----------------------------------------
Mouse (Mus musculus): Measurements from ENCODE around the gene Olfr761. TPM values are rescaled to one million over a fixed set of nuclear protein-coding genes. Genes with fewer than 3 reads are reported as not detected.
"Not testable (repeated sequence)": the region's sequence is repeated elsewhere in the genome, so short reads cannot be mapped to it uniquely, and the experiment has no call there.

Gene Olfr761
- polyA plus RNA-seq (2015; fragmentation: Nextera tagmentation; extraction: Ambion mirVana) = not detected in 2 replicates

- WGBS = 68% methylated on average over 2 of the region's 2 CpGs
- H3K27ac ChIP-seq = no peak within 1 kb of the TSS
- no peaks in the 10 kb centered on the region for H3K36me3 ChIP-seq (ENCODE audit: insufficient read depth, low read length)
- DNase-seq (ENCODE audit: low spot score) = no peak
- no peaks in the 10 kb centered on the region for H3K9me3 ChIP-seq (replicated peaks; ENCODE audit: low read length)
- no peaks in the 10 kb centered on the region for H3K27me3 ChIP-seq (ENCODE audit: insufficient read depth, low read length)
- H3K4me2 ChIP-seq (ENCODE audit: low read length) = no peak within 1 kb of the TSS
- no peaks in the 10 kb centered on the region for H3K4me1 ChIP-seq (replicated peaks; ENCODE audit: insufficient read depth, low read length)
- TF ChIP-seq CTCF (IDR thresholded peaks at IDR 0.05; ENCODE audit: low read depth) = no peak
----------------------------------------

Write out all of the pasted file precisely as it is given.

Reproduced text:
Mouse (Mus musculus): Measurements from ENCODE around the gene Olfr761. TPM values are rescaled to one million over a fixed set of nuclear protein-coding genes. Genes with fewer than 3 reads are reported as not detected.
"Not testable (repeated sequence)": the region's sequence is repeated elsewhere in the genome, so short reads cannot be mapped to it uniquely, and the experiment has no call there.

Gene Olfr761
- polyA plus RNA-seq (2015; fragmentation: Nextera tagmentation; extraction: Ambion mirVana) = not detected in 2 replicates

- WGBS = 68% methylated on average over 2 of the region's 2 CpGs
- H3K27ac ChIP-seq = no peak within 1 kb of the TSS
- no peaks in the 10 kb centered on the region for H3K36me3 ChIP-seq (ENCODE audit: insufficient read depth, low read length)
- DNase-seq (ENCODE audit: low spot score) = no peak
- no peaks in the 10 kb centered on the region for H3K9me3 ChIP-seq (replicated peaks; ENCODE audit: low read length)
- no peaks in the 10 kb centered on the region for H3K27me3 ChIP-seq (ENCODE audit: insufficient read depth, low read length)
- H3K4me2 ChIP-seq (ENCODE audit: low read length) = no peak within 1 kb of the TSS
- no peaks in the 10 kb centered on the region for H3K4me1 ChIP-seq (replicated peaks; ENCODE audit: insufficient read depth, low read length)
- TF ChIP-seq CTCF (IDR thresholded peaks at IDR 0.05; ENCODE audit: low read depth) = no peak